The iPad Paradox: Why it Can’t Really Teach Kids to Code

3 minute read
| Particle Debris
Swift Playgrounds 1.2 is out with support for five more languages on the iPad

Swift Playgrounds for iPad.

Thanks to the recent Apple “Field Trip” education event, there were many really thoughtful and well-researched articles about Apple in education this week. They may not have even been published if there hadn’t been the backdrop of what Apple announced to trigger further discussion.
Here are four that I thought were really good.

These four articles provide a great overview of Apple’s education standing, how the company fell behind, what it’s doing to catch up and some sober assessment of why the most recent initiatives may not be enough.

The iPad Paradox

However, I want to briefly discuss the last one from The Verge. Overall, I agree with the author about Swift Playgrounds. Apple is in a bit of a pickle with programming on the iPad thanks to the way it’s designed. I have pointed out before that, in the eight years of the iPad’s existence, precious little progress has been made turning it into a code development platform. The security of iOS gets in the way—a double edged sword.

And so when it comes right down to it, macOS is where you want to be to really learn to code. So Apple has had to wade through that conundrum carefully. The iPad is not yet the tool of the future for kids learning to code at a moderate level. That’s why inexpensive MacBook Airs are a crucial augmentation when kids arrive in middle and high school.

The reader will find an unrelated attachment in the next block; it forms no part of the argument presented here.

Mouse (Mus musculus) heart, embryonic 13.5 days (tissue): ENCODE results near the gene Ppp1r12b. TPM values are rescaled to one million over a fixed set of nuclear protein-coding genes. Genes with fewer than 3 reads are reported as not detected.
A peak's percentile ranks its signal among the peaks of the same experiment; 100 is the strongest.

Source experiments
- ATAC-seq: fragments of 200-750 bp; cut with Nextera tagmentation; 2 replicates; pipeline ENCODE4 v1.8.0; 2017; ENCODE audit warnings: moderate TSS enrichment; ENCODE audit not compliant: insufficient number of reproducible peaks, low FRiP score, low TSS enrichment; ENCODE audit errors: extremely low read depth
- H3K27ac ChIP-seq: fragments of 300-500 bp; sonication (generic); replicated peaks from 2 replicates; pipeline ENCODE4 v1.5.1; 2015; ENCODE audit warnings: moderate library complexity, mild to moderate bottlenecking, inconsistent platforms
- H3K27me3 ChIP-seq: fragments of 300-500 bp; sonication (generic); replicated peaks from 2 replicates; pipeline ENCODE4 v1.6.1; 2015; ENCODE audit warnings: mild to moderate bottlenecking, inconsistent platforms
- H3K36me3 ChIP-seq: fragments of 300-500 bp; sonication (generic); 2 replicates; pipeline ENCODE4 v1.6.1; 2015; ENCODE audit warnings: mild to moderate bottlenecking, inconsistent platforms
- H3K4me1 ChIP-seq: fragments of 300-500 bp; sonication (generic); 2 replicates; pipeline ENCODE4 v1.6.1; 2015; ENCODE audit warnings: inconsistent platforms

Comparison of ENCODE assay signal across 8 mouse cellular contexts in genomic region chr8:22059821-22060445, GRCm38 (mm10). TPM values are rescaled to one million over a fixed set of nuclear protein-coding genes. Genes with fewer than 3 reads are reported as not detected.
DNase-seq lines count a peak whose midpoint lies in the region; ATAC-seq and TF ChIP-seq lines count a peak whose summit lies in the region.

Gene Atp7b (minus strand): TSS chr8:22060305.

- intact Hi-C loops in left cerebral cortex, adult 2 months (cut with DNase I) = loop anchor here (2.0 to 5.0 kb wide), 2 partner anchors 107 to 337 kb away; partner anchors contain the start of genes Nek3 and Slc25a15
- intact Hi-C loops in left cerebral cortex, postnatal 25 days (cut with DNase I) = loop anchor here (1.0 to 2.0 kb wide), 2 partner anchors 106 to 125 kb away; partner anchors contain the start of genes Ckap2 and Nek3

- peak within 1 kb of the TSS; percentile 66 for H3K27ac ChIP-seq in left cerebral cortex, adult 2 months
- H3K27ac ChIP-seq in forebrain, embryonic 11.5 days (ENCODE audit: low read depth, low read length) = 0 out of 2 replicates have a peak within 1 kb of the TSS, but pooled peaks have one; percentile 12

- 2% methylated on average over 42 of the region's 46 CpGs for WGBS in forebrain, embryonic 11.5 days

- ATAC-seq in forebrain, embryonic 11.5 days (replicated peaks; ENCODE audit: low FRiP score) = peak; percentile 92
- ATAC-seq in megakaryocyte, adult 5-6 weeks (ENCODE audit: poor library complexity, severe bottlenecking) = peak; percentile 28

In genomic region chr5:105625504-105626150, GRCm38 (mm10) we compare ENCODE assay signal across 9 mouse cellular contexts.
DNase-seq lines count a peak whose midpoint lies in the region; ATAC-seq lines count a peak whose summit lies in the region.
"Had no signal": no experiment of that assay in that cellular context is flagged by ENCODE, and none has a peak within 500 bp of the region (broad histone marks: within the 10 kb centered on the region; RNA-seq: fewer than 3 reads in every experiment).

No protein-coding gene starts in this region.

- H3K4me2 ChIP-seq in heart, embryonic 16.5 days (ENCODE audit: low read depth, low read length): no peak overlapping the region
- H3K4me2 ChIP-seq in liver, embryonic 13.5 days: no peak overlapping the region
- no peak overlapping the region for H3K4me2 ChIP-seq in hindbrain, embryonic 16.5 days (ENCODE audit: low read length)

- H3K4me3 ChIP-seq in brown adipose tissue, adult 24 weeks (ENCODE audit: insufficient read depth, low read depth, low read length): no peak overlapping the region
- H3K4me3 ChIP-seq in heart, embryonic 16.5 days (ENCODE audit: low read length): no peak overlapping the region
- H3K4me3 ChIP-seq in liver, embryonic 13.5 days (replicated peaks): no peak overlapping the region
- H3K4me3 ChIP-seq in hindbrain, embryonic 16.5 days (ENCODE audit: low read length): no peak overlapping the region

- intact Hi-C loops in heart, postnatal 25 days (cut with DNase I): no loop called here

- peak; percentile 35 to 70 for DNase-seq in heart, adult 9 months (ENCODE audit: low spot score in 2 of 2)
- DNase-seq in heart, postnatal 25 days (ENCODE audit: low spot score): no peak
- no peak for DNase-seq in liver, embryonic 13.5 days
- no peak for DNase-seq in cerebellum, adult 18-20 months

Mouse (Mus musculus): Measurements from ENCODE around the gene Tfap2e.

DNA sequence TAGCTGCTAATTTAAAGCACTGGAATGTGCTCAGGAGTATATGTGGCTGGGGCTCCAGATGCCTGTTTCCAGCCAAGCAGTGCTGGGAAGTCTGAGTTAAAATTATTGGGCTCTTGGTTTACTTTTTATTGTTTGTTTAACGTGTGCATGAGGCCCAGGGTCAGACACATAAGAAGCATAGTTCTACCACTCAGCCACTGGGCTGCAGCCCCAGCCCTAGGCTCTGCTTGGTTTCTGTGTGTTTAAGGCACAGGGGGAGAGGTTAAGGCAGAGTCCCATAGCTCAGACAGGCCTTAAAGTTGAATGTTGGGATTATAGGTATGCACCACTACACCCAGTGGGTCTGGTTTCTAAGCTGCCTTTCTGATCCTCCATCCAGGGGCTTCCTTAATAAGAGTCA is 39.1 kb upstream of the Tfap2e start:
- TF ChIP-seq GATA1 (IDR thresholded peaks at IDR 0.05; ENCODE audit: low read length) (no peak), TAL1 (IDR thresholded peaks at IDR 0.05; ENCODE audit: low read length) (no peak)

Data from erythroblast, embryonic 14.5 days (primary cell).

That said, I want to offer a (mild) counter argument. And that’s in the form of toy trucks for kids. When a 5 year-old plays with a toy truck, there are some learning elements going on. Imagination, visualization, interaction with sandbox sand, etc. That’s exactly what we want to happen. Later, as a young man, the person may learn to drive a real truck. (Pizza delivery!) Eventually, the former child may become a mature engineer and design trucks for GM.

In a similar fashion, Swift Playgrounds is exactly that. Play. An introductory toy that engages the mind of the child. Sure, no Java enterprise Java code will be written. But the point is to engage the child early in creative play in a fun, productive way.